• “Is NATO Relevant?” Sarwar Kashmeri with UK MP Mike Gapes, on Skynews

  • What’s Next For NATO: A “Reboot or Delete?” Robin Young, host of Here & Now asks Sarwar Kashmeri

  • Sarwar Kashmeri & NATO 2.0 on Fox News

  • To preserve NATO bridge it to the EU

    NATO used to be the world’s most formidable military alliance. But, its original reason for existence, the Soviet Union, disintegrated years ago, and its dreams of being a world cop are withering in the mountains of Afghanistan.

    Meanwhile, the European Union’s Common Security & Defense Policy (CSDP) has deployed twenty-seven successful military/civil missions from Africa to Asia in the last ten years. Through CSDP, Europeans are increasingly taking charge of managing their own foreign and security policy. NATO is no longer the sole and preeminent Euro-Atlantic security actor.

    But watching NATO fade into irrelevance would be a mistake. It is a tried and true platform to harness the resources of North America and Europe. NATO’s future usefulness depends on its willingness to accept its reduced role, to let the EU handle the day-to-day security needs of Europe, and to craft a relationship with CSDP that will allow North America and Europe to act militarily together, should that ever become necessary.

    It is time for NATO 2.0, a new version of NATO, to fit the realities of an ever more integrated Europe in the twenty-first century.

Will The Real NATO Please Stand Up!

Two Libya/NATO related headlines caught my eye today:

Libyan air strikes prompt Nato rift with Britain and France  (The Guardian)
“Nato must “maintain and intensify” its efforts, foreign secretary William Hague said, while his French counterpart, Alain Juppé, said not enough was being done to combat Gaddafi’s troops. “Nato must play its role fully. It wanted to take the lead in

And

 
 
Did anybody say NATO was increasingly dysfunctional? The U.S. vs France + Britain.  Ouch.
 
 
Anne Applebaum summed it all up in her pointedly acerbic Washington Post colmnn:

Will the Libya intervention bring the end of NATO?

…Technically, the North Atlantic Treaty Organization operates only in the wake of an attack on a NATO member. The war in Afghanistan followed such an attack and was, in the beginning, widely perceived as a war against a common enemy. Libya is different: There was no attack, there is no common enemy, and now there is no consensus…

MY TAKE: Not only is there little consensus within NATO on what it is doing in Libya, the economic recession has bottled up the alliance’s effectiveness. It is not well known that each NATO member pays for its military operation in NATO missions. The Alliance itself has no funds or military assets to fight wars. In Libya, the UK and France (and whatever other countries have agreed to contribute to the war plan, and only a handful of NATO members have) pay for their military contribution out of their national treasury. As they have been doing in Afghanistan for a decade now. Not long ago the Prime Minister of Poland showed up at NATO headquarters to bemoan the country’s expenses in Afghanistan that total $1bn per year, fully one-tenth of Poland’s entire defense budget.

The United States spent upwards of $600 million in the first week of the Libyan war, now it expects to spend around $40 million over three weeks, at most. So who picks up the slack? Mainly France and Britain. No wonder the two would like other NATO members to step up to the plate.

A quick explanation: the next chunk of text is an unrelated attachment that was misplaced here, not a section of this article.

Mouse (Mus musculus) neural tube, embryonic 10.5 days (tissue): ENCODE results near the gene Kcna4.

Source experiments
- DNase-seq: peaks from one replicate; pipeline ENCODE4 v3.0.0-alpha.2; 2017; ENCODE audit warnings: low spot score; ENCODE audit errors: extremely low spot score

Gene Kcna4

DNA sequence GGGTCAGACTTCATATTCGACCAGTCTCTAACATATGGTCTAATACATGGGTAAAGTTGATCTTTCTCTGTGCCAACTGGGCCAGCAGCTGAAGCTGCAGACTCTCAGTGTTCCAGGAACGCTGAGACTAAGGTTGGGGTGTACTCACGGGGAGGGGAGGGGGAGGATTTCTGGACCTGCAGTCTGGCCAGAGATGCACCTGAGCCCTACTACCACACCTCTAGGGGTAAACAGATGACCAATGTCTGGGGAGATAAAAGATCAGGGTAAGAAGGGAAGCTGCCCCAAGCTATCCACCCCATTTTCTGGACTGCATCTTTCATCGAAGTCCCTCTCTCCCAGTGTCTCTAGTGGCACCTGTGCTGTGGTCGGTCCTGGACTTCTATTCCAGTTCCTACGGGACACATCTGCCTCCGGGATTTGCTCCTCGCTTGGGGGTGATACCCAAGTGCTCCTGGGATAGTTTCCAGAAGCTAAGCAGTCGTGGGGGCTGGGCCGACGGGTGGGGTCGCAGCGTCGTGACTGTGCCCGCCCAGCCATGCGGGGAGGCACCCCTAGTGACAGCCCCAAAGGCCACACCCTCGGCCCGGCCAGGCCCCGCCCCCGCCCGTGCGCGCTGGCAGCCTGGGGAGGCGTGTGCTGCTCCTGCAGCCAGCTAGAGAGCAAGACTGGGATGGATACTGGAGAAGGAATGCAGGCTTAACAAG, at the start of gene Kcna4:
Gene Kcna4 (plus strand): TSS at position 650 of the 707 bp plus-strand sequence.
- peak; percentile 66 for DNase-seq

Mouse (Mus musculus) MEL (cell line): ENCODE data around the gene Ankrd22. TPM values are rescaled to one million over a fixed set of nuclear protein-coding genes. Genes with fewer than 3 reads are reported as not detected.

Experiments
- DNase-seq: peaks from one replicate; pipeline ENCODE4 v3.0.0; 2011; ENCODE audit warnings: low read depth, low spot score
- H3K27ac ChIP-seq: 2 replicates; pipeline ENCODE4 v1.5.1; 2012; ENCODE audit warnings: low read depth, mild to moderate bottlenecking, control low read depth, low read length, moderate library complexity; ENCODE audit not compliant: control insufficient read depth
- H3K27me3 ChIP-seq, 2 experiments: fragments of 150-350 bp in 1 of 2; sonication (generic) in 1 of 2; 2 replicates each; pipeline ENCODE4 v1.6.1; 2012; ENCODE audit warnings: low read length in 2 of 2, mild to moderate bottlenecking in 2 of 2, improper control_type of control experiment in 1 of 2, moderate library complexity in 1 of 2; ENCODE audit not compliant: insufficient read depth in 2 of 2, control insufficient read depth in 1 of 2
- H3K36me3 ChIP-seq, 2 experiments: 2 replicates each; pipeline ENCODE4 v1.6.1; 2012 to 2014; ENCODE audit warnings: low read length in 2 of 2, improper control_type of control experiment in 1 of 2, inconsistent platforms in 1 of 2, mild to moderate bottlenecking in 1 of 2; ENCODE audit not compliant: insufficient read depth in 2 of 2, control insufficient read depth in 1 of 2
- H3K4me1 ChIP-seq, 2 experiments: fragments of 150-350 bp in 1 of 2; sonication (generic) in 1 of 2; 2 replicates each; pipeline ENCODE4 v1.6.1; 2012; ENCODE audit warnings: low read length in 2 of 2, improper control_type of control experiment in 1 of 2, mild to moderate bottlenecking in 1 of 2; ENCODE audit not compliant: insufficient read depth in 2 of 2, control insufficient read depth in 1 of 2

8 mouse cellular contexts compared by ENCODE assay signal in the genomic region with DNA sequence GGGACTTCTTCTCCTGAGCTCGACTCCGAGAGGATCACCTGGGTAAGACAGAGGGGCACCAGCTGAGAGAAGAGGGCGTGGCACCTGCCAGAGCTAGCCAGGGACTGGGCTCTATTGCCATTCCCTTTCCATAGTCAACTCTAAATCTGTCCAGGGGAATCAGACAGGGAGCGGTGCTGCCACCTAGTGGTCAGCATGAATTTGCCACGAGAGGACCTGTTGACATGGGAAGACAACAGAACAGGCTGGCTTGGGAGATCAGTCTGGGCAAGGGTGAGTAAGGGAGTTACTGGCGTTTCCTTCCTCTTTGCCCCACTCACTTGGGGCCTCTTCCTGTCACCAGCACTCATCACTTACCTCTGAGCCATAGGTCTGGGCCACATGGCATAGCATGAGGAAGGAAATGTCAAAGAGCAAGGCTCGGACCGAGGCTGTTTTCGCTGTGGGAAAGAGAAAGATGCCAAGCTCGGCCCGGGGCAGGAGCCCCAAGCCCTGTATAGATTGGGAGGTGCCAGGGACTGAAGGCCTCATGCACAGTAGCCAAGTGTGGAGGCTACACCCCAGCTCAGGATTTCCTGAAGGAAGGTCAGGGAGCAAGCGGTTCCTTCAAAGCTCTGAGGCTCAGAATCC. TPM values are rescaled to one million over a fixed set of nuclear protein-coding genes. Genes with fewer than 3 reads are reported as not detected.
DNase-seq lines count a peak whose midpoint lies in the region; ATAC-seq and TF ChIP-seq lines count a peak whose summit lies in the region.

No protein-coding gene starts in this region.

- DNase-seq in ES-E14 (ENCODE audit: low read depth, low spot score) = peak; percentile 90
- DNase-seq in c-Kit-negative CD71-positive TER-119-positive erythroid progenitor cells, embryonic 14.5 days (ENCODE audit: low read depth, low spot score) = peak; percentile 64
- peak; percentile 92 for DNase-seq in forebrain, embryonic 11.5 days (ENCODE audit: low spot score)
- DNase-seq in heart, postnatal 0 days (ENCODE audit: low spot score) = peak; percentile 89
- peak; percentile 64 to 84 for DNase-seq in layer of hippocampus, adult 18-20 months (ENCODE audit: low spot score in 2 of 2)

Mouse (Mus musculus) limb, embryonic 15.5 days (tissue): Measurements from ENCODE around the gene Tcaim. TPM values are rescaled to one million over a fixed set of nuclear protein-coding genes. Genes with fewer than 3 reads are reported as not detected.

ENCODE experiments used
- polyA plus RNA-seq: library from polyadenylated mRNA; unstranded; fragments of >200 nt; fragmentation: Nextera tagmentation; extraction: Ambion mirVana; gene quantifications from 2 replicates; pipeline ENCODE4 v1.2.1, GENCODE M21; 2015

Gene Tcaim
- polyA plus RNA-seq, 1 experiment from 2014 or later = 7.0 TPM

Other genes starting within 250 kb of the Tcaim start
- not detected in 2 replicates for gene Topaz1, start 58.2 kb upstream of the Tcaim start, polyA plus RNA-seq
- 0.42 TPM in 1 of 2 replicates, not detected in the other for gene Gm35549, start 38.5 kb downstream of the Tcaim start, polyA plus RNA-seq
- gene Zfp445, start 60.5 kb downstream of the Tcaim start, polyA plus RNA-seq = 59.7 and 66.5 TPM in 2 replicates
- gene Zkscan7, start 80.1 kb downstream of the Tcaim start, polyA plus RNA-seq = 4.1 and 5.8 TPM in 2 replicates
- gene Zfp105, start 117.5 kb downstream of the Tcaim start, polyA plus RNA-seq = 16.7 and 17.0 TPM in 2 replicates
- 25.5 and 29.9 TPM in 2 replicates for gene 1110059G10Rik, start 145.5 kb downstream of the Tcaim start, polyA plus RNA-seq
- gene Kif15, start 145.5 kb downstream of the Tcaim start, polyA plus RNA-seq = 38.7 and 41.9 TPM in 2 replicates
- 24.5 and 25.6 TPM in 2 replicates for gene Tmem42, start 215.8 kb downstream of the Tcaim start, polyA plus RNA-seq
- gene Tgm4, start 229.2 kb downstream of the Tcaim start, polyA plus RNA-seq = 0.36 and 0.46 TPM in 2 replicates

Here’s an idea. NATO is busy building itself a new billion plus dollar headquarters outside Brussels. Maybe it could shelve the plan, donate the money to all those countries that can’t afford to join in NATO’s war in Libya and help poor France and Britain from going broke fighting…and save the poor American taxpayers from ultimately footing another war bill.

scale model of NATO HQ

 

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NATO’s future—generational perspectives

At a recent lunch with three CEOs, I asked them to tell what they thought about NATO. None of them could understand why NATO was still around. Only one of them knew NATO was deployed in Afghanistan. The CEOs ranged in age from the mid-thirties to the mid-fifties and were as well informed about current events as anyone in America. I’ve been asking my NATO question ad naseum at every opportunity I get. The results are very revealing of the gap between the “experts” and DC professionals on the one hand and the rest of the populace on the other.  I also believe there is a clear generational divide on NATO’s future. Witness these two opinions. One by Senator Lugar, a hugely respected voice in the foreign policy establishment, and the other by Anne Applebaum, Washington Post’s provocative columnist.

Sen. Lugar (from a speech at the Atlantic Council, Washington DC, September 28, 2009):

“The provision of security assurance within Europe has been a central challenge to American foreign policy since 1917. Our continued commitment to NATO does not come without costs, but remains the most promising vehicle for projecting stability throughout Europe and its political fault lines with Asia and the Middle East.  . .”         [Read Full Transcript]    Note: Emphasis in bold are in the original transcript.

Ms. Anne Applebaum: The Slowly vanishing NATO (Op-Ed , Washington Post, October 20, 2009)

“…NATO, though fighting its first war since its foundation, inspires nobody. The members of NATO feel no allegiance to the alliance, or to one another. On its home continent, NATO does precious little military contingency planning, preferring to hold summits…None of this might matter much in Afghanistan, since the outcome of current deliberations may well be some version of the status quo. But the next time NATO is needed, I doubt whether it will be there at all…]   [Read Full Column]